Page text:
This last bit of updating Breeze was all mine, and it was actually the first thing I did of the four. Give me a few days, a couple cans of spray Rustoleum, and a blue tarp, and well…
And I’ve saved the biggest piece of work for last (well, almost last…): the addition of two rectangular tail lights and the replacement of the existing tail lights and running lights on the back. I knew this would be a big job, and beyond my rudimentary skills working with wires and splices, so I was happy that my friend Jim volunteered for the task. (He might be rethinking our campfire conversation that started out as “hmm, those big tail lights sure look nice…”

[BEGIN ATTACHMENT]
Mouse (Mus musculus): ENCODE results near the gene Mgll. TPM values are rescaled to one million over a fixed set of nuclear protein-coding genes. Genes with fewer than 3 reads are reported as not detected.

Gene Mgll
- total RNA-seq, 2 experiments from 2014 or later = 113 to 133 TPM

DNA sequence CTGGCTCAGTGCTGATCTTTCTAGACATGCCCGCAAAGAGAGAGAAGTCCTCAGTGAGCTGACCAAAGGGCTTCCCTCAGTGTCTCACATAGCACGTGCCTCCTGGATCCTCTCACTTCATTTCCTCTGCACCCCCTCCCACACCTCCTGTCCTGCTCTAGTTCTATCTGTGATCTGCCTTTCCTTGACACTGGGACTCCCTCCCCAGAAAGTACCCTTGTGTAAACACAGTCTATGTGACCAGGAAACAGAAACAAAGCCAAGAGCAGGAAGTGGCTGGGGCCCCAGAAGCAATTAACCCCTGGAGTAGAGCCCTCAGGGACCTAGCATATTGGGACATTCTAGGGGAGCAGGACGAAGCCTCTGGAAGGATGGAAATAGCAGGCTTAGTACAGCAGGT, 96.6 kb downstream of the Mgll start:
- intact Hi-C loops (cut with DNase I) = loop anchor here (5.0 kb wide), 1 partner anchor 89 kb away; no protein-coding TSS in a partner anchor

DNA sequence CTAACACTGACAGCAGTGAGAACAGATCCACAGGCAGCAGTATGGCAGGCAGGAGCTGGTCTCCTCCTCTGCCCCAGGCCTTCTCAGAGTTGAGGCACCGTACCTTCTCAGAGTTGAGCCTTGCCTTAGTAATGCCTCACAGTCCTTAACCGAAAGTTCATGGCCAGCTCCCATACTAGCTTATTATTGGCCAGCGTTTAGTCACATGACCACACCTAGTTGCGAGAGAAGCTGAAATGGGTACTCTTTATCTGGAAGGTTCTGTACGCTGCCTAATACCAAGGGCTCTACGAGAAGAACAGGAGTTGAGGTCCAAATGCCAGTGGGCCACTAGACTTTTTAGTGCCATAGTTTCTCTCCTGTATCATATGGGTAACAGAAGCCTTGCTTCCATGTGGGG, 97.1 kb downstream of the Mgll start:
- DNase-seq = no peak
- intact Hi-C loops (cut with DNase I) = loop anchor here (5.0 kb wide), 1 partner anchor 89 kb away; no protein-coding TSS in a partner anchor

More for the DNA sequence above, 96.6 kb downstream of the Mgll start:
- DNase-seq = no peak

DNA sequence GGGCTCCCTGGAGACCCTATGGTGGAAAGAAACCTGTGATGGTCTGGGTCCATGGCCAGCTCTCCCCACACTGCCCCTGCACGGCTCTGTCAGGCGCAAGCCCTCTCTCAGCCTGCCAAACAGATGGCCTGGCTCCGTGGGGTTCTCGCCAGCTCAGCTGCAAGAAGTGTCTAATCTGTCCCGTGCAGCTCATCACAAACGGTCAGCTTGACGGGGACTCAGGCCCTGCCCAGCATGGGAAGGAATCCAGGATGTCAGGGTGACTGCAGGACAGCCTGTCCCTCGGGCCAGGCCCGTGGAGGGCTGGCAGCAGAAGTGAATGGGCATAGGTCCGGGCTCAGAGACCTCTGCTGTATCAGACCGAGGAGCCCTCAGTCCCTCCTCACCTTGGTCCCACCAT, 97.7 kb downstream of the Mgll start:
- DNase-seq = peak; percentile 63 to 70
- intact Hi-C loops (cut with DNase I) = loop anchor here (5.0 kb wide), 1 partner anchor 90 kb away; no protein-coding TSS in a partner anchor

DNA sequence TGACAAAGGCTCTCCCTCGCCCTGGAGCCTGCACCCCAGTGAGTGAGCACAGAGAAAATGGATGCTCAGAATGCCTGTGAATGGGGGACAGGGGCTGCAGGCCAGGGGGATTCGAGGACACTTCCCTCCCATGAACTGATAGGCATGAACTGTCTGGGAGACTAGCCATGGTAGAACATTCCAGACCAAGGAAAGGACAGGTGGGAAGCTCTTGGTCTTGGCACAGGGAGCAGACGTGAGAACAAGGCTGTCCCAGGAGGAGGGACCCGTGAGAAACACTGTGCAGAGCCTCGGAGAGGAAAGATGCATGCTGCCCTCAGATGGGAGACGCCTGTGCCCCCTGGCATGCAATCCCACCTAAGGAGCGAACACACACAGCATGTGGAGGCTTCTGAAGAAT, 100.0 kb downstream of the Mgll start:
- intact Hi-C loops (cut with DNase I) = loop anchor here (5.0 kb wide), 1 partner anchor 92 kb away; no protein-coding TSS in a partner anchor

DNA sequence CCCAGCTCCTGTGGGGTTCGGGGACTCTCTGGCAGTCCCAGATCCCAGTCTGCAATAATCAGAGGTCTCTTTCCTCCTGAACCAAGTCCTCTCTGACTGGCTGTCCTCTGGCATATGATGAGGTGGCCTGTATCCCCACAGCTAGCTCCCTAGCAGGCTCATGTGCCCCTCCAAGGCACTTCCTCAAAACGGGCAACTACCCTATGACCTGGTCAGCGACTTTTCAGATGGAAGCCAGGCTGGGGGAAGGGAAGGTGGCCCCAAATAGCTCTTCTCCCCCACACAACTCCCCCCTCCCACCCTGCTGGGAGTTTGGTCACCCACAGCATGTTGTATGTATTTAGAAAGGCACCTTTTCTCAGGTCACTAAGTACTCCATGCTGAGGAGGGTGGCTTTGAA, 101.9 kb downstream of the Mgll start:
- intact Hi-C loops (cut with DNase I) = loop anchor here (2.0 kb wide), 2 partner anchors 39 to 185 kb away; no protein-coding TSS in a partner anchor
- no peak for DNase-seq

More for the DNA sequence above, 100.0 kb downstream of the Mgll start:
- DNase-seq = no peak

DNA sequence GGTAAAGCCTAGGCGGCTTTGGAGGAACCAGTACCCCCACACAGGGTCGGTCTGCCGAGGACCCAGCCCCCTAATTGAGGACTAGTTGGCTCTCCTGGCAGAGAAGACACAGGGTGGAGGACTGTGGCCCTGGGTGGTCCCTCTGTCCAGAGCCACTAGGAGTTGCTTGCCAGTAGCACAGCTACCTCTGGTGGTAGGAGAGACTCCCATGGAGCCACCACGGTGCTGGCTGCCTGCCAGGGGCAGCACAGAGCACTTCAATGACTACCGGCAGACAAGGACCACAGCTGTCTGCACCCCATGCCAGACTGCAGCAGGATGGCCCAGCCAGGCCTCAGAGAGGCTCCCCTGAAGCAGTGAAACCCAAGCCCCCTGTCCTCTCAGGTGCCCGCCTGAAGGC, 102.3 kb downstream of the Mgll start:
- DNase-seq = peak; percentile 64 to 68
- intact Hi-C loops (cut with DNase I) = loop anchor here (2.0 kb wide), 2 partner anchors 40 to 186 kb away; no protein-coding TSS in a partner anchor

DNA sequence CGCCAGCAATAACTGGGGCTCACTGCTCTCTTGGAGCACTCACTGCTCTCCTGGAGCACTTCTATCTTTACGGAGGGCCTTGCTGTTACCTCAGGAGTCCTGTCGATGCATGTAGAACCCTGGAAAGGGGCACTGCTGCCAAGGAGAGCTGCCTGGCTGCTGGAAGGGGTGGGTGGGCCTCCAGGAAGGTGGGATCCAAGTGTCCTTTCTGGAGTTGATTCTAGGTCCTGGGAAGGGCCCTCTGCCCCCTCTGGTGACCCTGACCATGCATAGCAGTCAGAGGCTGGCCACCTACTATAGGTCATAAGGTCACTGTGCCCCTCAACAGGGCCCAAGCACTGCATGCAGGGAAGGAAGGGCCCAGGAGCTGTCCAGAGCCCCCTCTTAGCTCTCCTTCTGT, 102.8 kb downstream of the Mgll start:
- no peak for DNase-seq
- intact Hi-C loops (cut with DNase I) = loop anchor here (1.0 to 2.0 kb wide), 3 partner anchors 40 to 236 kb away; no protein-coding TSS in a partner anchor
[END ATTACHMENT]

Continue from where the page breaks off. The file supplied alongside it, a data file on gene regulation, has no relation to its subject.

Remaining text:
Ok, this is definitely a post that only Alto owners will want to read… When I finished writing up my notes on why and how to change the screen/shade components in my Alto, it was too long to put into a post on the Facebook owners group so now it’s a blog post. And you can skip it completely if your reaction is “what the heck??!” and I won’t be offended 🙂
The next exercise in sprucing up Breeze was replacing one of the windows that had suffered the slings and arrows of outrageous things like manzanita branches and cracking corners.
For the last year and a half, the screen and shade combination in my Alto’s big front window (BFW) has been broken. I made a series of cloth covers for nighttime, held in place by velcro, finally settling on a two-sided, double-thick quilt-type cover (thanks, Peg, for sewing the binding and velcro on that beast). Finally, this summer, when I got to Quebec and the Safari Condo factory, I would pickup an actual new screen/shade for it, and for the other three windows.